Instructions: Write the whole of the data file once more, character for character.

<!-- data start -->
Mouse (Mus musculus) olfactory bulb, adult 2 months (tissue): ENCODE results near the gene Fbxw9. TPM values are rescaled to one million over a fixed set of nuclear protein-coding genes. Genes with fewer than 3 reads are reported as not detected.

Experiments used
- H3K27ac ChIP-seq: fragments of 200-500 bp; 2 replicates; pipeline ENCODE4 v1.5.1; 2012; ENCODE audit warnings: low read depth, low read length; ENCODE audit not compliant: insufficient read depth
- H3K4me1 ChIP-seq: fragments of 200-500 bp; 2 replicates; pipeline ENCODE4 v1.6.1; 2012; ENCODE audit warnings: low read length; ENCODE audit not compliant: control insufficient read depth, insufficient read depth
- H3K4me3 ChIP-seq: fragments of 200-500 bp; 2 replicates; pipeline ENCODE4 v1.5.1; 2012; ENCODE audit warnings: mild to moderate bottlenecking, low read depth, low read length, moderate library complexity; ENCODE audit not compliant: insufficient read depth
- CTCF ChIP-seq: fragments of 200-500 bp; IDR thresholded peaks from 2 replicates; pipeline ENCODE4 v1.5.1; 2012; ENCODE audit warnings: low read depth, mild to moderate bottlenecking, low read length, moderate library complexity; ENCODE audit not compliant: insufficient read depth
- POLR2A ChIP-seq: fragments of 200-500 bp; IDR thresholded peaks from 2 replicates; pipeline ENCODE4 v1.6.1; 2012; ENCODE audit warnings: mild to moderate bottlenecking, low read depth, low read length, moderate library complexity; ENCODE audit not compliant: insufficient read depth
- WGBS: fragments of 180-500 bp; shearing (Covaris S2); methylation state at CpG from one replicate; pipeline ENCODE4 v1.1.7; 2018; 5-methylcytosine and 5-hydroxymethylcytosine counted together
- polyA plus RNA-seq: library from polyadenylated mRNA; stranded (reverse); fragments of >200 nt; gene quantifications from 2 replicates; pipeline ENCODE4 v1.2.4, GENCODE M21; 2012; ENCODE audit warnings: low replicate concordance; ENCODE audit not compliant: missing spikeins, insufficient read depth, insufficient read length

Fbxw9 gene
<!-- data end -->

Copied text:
Mouse (Mus musculus) olfactory bulb, adult 2 months (tissue): ENCODE results near the gene Fbxw9. TPM values are rescaled to one million over a fixed set of nuclear protein-coding genes. Genes with fewer than 3 reads are reported as not detected.

Experiments used
- H3K27ac ChIP-seq: fragments of 200-500 bp; 2 replicates; pipeline ENCODE4 v1.5.1; 2012; ENCODE audit warnings: low read depth, low read length; ENCODE audit not compliant: insufficient read depth
- H3K4me1 ChIP-seq: fragments of 200-500 bp; 2 replicates; pipeline ENCODE4 v1.6.1; 2012; ENCODE audit warnings: low read length; ENCODE audit not compliant: control insufficient read depth, insufficient read depth
- H3K4me3 ChIP-seq: fragments of 200-500 bp; 2 replicates; pipeline ENCODE4 v1.5.1; 2012; ENCODE audit warnings: mild to moderate bottlenecking, low read depth, low read length, moderate library complexity; ENCODE audit not compliant: insufficient read depth
- CTCF ChIP-seq: fragments of 200-500 bp; IDR thresholded peaks from 2 replicates; pipeline ENCODE4 v1.5.1; 2012; ENCODE audit warnings: low read depth, mild to moderate bottlenecking, low read length, moderate library complexity; ENCODE audit not compliant: insufficient read depth
- POLR2A ChIP-seq: fragments of 200-500 bp; IDR thresholded peaks from 2 replicates; pipeline ENCODE4 v1.6.1; 2012; ENCODE audit warnings: mild to moderate bottlenecking, low read depth, low read length, moderate library complexity; ENCODE audit not compliant: insufficient read depth
- WGBS: fragments of 180-500 bp; shearing (Covaris S2); methylation state at CpG from one replicate; pipeline ENCODE4 v1.1.7; 2018; 5-methylcytosine and 5-hydroxymethylcytosine counted together
- polyA plus RNA-seq: library from polyadenylated mRNA; stranded (reverse); fragments of >200 nt; gene quantifications from 2 replicates; pipeline ENCODE4 v1.2.4, GENCODE M21; 2012; ENCODE audit warnings: low replicate concordance; ENCODE audit not compliant: missing spikeins, insufficient read depth, insufficient read length

Fbxw9 gene